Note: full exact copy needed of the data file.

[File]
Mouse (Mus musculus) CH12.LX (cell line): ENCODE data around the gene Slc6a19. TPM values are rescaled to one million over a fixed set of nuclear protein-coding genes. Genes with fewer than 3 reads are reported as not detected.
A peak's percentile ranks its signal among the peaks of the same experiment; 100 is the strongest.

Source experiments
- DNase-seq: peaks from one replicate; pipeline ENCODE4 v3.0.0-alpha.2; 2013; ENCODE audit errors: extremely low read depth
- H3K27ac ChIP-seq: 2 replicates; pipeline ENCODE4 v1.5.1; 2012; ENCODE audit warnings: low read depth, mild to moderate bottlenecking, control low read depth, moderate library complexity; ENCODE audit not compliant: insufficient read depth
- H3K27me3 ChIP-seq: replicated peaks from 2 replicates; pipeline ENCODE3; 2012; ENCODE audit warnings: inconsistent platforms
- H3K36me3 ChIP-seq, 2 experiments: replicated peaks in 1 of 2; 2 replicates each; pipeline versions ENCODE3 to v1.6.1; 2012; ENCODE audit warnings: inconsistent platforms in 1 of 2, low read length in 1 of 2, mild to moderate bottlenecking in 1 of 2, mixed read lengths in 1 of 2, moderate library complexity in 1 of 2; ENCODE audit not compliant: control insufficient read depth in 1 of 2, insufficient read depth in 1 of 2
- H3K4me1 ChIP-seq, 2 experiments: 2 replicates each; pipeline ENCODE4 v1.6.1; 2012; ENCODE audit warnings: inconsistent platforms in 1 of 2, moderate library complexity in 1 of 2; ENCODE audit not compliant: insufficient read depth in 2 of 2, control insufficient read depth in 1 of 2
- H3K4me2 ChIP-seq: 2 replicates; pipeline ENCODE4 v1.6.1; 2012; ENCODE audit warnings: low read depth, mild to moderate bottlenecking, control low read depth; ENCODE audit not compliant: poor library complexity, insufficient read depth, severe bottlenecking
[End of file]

Mouse (Mus musculus) CH12.LX (cell line): ENCODE data around the gene Slc6a19. TPM values are rescaled to one million over a fixed set of nuclear protein-coding genes. Genes with fewer than 3 reads are reported as not detected.
A peak's percentile ranks its signal among the peaks of the same experiment; 100 is the strongest.

Source experiments
- DNase-seq: peaks from one replicate; pipeline ENCODE4 v3.0.0-alpha.2; 2013; ENCODE audit errors: extremely low read depth
- H3K27ac ChIP-seq: 2 replicates; pipeline ENCODE4 v1.5.1; 2012; ENCODE audit warnings: low read depth, mild to moderate bottlenecking, control low read depth, moderate library complexity; ENCODE audit not compliant: insufficient read depth
- H3K27me3 ChIP-seq: replicated peaks from 2 replicates; pipeline ENCODE3; 2012; ENCODE audit warnings: inconsistent platforms
- H3K36me3 ChIP-seq, 2 experiments: replicated peaks in 1 of 2; 2 replicates each; pipeline versions ENCODE3 to v1.6.1; 2012; ENCODE audit warnings: inconsistent platforms in 1 of 2, low read length in 1 of 2, mild to moderate bottlenecking in 1 of 2, mixed read lengths in 1 of 2, moderate library complexity in 1 of 2; ENCODE audit not compliant: control insufficient read depth in 1 of 2, insufficient read depth in 1 of 2
- H3K4me1 ChIP-seq, 2 experiments: 2 replicates each; pipeline ENCODE4 v1.6.1; 2012; ENCODE audit warnings: inconsistent platforms in 1 of 2, moderate library complexity in 1 of 2; ENCODE audit not compliant: insufficient read depth in 2 of 2, control insufficient read depth in 1 of 2
- H3K4me2 ChIP-seq: 2 replicates; pipeline ENCODE4 v1.6.1; 2012; ENCODE audit warnings: low read depth, mild to moderate bottlenecking, control low read depth; ENCODE audit not compliant: poor library complexity, insufficient read depth, severe bottlenecking